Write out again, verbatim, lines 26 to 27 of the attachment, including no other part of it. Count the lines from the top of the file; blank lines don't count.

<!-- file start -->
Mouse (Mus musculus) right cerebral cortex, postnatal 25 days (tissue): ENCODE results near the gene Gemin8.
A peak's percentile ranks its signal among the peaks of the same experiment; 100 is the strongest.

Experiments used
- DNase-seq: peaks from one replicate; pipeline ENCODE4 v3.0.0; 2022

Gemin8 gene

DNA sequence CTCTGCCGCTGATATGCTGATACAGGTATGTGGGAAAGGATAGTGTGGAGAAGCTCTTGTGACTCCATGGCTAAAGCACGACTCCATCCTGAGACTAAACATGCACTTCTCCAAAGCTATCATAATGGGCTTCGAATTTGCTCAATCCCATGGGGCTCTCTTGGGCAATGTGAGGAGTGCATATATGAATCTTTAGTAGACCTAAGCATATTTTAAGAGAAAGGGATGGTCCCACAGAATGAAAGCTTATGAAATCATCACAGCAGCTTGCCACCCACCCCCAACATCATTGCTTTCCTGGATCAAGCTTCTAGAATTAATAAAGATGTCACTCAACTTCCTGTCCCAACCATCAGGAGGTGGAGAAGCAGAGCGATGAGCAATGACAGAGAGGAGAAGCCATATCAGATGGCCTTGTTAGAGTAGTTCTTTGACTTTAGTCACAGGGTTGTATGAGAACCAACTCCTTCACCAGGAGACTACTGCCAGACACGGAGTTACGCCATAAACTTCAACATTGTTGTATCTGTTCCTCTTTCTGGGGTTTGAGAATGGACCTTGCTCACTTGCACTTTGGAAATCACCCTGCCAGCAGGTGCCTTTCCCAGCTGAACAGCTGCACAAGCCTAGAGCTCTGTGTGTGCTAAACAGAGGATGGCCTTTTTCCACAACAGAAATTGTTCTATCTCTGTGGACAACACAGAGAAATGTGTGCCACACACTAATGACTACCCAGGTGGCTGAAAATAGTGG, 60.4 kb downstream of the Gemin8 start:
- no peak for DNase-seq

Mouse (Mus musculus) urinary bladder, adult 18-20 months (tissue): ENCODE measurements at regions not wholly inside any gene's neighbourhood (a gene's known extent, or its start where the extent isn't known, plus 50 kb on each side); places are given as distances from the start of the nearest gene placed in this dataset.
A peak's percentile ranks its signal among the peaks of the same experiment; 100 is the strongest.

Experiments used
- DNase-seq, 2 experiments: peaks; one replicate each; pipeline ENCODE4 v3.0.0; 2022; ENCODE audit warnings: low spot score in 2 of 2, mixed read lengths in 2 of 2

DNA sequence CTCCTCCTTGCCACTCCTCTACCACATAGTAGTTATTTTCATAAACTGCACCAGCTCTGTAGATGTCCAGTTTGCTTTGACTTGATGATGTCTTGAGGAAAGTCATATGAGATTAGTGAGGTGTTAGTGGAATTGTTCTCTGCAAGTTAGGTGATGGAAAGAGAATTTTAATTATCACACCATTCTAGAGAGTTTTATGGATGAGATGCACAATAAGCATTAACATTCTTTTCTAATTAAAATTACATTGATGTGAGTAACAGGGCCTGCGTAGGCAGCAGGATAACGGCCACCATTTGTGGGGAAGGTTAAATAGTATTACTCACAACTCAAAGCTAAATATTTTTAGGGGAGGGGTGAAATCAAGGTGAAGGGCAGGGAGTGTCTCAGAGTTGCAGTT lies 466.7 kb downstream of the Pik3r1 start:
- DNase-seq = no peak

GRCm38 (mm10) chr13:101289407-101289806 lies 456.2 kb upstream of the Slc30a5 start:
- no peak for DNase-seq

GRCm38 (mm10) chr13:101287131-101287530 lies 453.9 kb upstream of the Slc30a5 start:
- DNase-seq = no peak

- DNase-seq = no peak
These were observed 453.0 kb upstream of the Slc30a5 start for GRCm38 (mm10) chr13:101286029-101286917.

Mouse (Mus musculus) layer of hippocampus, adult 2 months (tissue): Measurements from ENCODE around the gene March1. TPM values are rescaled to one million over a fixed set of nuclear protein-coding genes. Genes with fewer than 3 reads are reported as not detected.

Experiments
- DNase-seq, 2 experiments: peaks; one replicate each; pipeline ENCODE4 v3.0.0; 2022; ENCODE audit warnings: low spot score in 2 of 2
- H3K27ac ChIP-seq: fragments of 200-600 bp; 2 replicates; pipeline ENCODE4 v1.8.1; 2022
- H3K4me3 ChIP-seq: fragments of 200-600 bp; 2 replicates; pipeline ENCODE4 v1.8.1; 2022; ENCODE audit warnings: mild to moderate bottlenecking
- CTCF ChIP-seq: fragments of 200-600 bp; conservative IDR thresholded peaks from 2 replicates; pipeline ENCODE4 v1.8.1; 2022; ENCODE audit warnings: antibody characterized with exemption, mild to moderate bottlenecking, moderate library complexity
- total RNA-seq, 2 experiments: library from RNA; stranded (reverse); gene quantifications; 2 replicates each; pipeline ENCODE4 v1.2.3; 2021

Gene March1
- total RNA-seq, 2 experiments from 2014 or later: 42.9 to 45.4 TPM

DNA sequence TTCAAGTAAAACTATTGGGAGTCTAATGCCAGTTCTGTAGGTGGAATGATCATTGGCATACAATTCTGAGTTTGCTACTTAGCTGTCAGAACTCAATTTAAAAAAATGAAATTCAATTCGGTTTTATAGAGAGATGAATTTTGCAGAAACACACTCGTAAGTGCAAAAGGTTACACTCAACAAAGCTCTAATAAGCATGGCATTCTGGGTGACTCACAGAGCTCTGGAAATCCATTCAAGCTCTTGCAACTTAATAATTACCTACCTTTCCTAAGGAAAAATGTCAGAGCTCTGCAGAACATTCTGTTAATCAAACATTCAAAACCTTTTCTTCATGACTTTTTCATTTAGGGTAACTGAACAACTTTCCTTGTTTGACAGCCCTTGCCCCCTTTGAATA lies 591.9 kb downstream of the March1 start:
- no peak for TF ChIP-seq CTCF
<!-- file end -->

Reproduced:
- total RNA-seq, 2 experiments: library from RNA; stranded (reverse); gene quantifications; 2 replicates each; pipeline ENCODE4 v1.2.3; 2021

Gene March1